Selling across state lines (again)

Earlier this week, the Center for Medicare and Medicaid Services (CMS) sent out a request for information on how it should think about implementing Section 1333 regulations of the Affordable Care Act (ACA). Section 1333 allows for voluntary interstate compacts where a plan approved in one state would be approved for all member states of that compact. This was supposed to be launch in 2016 but the regulations have never been written.

There are three different proposed ways a single insurer can sell across state lines.

  • Interstate compact where participation is an opt-in
  • Open the gate and invite anyone to sell
  • Race to the bottom credit card regulation style

Maine and Georgia, among other states, have elected to open up their gates and invite any approved insurer into their state.  As of this week, no out of state insurer has elected to sell a non-locally approved product in the individual market.  The Race to the Bottom was the AHCA.  Interstate compacts are Congressionally authorized and approved agreement among several states.  There are different flavors of compacts and a health insurance compact may not necessarily be a 1333 agreement.

I am not too worried about Section 1333 from a race to the bottom perspective as they are voluntary and limited.  Massachusetts could theoretically approach Rhode Island for a combined market and Rhode Island could theoretically agree.  They would have to hammer out regulatory differences but there would be a shared understanding that they don’t want Texas or Oklahoma standards in their market.  Oklahoma and Texas could also talk and form a compact based on an understanding that they don’t want Massachusetts standards in their market.  It is based on a commonality of interest and approach.

I think that if two or more states were to enter a 1333 compact, the states would be fairly similar in approach and expectations so there would be minimum bottom dropping concerns.

I don’t think that selling across state lines will do much if we assume that there is not a race to the bottom in standards.  It does have some value.  Many state based individual market risk pools are small.  I have 2018 Healthcare.gov enrollment data open for another piece right now; 16 states had less than 100,000 initial effectuated buyers on-Exchange, 9 had less than 50,000 effectuated on-Exchange buyers, and 4 had less than 25,000 effectuated on-Exchange buyers.  Small risk pools means high idiosyncratic risk which has to be covered by either reinsurance policies (which can be expensive if bought through a third party) or higher premiums.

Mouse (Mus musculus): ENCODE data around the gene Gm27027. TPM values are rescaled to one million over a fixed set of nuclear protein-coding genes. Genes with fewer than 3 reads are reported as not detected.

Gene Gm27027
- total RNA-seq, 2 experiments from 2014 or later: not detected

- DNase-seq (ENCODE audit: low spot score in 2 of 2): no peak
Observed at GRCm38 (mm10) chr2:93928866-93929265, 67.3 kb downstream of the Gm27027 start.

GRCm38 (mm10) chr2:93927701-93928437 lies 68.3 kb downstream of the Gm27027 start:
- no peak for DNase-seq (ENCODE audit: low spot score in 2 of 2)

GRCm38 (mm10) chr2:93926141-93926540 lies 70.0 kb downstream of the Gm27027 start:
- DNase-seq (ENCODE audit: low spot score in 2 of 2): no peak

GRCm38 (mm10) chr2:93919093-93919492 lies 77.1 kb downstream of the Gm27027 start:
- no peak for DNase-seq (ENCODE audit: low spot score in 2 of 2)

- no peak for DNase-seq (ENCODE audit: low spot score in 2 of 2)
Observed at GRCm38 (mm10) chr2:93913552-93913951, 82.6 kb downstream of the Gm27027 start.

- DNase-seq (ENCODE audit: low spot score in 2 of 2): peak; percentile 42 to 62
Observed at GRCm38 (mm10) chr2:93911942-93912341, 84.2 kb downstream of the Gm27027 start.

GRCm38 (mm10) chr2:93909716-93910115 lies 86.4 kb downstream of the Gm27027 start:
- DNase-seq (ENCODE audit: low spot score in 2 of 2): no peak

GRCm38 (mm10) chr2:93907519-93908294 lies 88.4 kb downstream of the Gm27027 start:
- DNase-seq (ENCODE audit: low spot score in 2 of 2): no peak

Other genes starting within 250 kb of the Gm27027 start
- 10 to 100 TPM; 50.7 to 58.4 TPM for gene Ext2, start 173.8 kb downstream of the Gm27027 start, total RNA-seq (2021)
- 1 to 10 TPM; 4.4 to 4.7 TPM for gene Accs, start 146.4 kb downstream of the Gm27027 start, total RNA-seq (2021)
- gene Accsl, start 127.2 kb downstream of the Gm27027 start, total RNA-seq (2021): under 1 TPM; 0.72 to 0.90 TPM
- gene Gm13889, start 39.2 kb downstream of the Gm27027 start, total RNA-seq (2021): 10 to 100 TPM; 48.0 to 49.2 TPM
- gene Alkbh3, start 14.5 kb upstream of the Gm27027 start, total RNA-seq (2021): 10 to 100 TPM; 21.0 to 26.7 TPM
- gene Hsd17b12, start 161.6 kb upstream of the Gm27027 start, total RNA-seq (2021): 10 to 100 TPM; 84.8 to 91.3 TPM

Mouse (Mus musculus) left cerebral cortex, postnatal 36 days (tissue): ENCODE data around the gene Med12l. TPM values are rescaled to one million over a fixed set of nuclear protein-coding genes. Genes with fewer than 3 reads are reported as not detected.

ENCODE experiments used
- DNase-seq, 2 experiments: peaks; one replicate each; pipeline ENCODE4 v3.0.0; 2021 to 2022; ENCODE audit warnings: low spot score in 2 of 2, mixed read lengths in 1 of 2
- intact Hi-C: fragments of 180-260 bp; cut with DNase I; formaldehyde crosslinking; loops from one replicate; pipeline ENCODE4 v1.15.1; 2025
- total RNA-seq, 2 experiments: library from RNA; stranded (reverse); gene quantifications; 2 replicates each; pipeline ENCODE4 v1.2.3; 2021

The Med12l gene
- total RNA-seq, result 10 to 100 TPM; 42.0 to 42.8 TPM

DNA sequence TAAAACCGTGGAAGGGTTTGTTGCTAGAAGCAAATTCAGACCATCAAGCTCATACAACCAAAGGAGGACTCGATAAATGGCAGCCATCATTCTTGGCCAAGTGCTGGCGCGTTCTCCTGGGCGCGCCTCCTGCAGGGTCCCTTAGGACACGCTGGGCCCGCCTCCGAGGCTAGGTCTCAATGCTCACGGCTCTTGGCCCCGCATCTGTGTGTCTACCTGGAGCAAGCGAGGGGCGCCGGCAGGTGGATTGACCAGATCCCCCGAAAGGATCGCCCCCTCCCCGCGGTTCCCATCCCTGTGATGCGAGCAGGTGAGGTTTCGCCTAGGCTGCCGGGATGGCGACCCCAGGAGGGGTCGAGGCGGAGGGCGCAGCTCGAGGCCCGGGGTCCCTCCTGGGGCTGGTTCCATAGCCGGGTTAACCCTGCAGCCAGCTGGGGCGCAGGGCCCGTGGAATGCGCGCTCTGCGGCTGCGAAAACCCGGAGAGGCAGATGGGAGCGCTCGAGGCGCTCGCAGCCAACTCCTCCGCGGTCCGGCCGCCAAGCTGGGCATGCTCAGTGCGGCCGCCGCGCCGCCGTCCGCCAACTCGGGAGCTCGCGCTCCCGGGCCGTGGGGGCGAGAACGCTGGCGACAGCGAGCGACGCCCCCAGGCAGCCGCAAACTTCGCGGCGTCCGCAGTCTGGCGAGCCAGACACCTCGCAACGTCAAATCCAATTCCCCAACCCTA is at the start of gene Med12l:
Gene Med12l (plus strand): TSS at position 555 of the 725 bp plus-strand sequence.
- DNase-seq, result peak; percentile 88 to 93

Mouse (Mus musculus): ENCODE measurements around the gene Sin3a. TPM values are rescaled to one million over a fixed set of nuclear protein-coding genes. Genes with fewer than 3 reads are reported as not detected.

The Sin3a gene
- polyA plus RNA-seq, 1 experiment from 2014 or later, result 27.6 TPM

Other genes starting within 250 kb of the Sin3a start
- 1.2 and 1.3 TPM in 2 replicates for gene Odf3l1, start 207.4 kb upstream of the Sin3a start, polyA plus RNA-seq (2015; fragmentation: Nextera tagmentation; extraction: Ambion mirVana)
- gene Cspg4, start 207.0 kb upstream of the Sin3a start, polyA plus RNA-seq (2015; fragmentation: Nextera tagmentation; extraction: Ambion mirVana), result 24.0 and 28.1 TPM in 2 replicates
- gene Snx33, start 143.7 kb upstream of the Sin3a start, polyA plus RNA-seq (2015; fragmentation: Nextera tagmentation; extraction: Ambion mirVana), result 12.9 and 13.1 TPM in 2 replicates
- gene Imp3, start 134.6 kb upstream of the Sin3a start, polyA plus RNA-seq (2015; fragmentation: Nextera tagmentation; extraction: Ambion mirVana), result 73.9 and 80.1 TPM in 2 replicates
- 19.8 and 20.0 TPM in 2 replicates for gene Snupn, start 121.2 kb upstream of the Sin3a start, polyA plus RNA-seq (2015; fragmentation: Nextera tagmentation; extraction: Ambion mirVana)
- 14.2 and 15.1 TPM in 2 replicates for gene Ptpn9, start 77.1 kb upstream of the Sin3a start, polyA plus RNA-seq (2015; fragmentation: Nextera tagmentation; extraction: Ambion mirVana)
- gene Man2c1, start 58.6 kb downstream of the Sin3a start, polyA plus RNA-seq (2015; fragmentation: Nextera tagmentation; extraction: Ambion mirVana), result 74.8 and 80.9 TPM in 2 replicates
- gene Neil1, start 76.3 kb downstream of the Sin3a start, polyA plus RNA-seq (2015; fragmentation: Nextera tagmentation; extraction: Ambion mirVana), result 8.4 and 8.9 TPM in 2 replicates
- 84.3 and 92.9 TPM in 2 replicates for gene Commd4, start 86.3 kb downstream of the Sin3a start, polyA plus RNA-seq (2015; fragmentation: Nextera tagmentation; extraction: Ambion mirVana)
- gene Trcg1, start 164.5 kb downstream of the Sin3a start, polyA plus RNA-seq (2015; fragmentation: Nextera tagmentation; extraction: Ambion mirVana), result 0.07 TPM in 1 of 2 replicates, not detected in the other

There is value in merging small risk pools.  I could see the logic of North Dakota, South Dakota and Wyoming (three of the four sub 25,000 states) cooperating in order to minimize catastrophic claim risk.  That is valuable and it would reduce premiums by a couple of bucks per member per month.  It won’t solve the underlying structural cost drivers of care, but it would shave off a point or two in costs.

I can also see the value of an interstate compact between West Virginia, Ohio and Pennsylvania that applies only to the Northern Panhandle.  Insurers in Ohio and Pennsylvania already have the hospitals in Wheeling and Weirton (near Balloon-Juice world headquarters) in network because that stretch of the state is a long jog wide at most.  A Pennsylvania insurer (Highmark) and an Ohio insurer (Care Source) already sell in West Virginia so a compact could reduce administrative costs by a few dimes per member per month.  Other Pennsylvania and Ohio insurers could theoretically be interested in selling in the West Virginia Northern Panhandle if there were lower barriers to entry regarding licensing.

As long as the interstate compacts are voluntary, opt-in agreements, this is an edge smoother.  It is not a game changer.

 

 








MLR is coming

We should expect significant Medical Loss Ratio (MLR) checks to be written this summer for the ACA individual market. This is independent of whatever the courts decide on Cost Sharing Reduction (CSR) litigation. If the current decisions that there has been a broken contract with no mitigation through Silverloading stands, MLR checks will be bigger and could come in two waves.

This is not surprising. In June 2018, it was evident that insurers were overpricing 2018.

Over the past couple of years, there have not been large checks cut as insurers weren’t making large profits anywhere in the individual market. That is changing. 2017 looks to have been a very profitable year for insurers. 2018 looks to be even more profitable. There is a good chance that the 2016-2017-2018 time period will produce several states with an average MLR well below 80% as the first quarter results plus initial 2019 rate filings strongly suggest that insurers in many states overpriced their premiums for 2018.